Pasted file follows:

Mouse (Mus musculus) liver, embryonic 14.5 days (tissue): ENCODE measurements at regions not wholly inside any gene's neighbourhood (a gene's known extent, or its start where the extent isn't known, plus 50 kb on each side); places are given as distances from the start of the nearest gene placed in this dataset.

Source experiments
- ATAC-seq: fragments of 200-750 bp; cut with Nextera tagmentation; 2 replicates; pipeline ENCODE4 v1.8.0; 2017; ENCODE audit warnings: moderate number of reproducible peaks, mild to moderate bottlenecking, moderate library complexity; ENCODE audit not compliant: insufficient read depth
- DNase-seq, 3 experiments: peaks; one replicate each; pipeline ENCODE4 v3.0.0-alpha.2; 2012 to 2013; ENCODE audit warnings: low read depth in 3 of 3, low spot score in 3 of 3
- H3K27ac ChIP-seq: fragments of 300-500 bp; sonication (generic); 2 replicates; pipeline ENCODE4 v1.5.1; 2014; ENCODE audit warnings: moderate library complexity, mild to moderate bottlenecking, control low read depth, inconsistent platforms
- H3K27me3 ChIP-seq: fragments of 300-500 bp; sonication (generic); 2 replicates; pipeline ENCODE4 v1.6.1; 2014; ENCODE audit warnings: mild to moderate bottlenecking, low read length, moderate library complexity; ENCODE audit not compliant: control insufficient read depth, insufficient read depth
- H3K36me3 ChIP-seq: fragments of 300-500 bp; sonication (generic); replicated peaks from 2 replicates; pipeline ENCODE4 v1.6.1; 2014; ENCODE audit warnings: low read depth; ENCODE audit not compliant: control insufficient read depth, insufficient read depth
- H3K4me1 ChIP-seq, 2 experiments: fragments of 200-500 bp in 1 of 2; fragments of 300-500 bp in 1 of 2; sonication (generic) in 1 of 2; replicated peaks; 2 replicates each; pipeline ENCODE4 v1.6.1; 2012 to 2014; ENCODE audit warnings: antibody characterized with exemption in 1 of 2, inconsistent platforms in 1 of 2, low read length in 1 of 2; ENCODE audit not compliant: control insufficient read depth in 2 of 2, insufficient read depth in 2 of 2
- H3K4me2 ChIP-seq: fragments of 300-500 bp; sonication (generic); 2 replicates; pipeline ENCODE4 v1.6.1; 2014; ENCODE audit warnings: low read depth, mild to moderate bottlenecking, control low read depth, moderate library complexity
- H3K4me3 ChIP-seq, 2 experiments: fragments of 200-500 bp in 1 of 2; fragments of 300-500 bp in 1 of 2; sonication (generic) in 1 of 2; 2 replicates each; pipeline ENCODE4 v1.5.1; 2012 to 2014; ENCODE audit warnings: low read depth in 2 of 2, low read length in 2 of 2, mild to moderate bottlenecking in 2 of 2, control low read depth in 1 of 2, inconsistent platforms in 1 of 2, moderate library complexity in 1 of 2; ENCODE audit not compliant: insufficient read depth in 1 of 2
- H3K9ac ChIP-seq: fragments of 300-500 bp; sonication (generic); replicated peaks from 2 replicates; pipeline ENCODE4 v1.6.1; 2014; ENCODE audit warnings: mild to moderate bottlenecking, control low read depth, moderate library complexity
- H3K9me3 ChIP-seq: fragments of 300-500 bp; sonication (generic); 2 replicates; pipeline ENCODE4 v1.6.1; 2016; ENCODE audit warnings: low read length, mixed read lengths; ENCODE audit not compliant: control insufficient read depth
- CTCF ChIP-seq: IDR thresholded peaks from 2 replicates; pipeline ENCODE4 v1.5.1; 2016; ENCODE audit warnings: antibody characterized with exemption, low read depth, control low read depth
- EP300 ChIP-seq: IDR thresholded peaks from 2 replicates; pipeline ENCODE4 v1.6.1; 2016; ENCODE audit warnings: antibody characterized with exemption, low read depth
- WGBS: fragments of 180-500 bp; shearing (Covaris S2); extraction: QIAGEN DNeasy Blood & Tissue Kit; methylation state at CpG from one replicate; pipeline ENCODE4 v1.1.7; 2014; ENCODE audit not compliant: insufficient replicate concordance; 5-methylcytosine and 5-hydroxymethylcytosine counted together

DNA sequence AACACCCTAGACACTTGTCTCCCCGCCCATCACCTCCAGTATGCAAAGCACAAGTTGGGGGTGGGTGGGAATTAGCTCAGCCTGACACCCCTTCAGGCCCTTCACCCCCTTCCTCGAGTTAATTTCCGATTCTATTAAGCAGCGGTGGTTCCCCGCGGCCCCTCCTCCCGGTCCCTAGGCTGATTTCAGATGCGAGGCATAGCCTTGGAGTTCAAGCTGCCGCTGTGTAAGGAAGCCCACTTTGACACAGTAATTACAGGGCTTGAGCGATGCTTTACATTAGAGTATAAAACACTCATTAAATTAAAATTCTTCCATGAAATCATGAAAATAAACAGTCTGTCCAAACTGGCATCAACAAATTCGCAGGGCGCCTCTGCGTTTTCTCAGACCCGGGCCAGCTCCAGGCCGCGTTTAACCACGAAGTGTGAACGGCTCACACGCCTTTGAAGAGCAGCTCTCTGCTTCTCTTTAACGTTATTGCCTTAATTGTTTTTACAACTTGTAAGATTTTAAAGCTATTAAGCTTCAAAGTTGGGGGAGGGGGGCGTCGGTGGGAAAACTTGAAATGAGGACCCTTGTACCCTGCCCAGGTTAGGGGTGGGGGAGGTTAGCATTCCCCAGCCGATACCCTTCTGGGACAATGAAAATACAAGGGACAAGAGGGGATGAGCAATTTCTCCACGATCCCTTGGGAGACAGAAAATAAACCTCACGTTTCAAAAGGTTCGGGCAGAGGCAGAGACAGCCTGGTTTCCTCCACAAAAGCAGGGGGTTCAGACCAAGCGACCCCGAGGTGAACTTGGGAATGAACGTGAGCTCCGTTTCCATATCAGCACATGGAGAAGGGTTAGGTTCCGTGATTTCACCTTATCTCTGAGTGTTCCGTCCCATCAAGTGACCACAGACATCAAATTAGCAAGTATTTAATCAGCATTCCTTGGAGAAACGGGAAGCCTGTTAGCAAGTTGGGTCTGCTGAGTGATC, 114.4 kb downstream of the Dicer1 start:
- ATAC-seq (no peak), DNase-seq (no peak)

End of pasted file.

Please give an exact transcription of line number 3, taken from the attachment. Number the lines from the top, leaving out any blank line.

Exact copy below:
- ATAC-seq: fragments of 200-750 bp; cut with Nextera tagmentation; 2 replicates; pipeline ENCODE4 v1.8.0; 2017; ENCODE audit warnings: moderate number of reproducible peaks, mild to moderate bottlenecking, moderate library complexity; ENCODE audit not compliant: insufficient read depth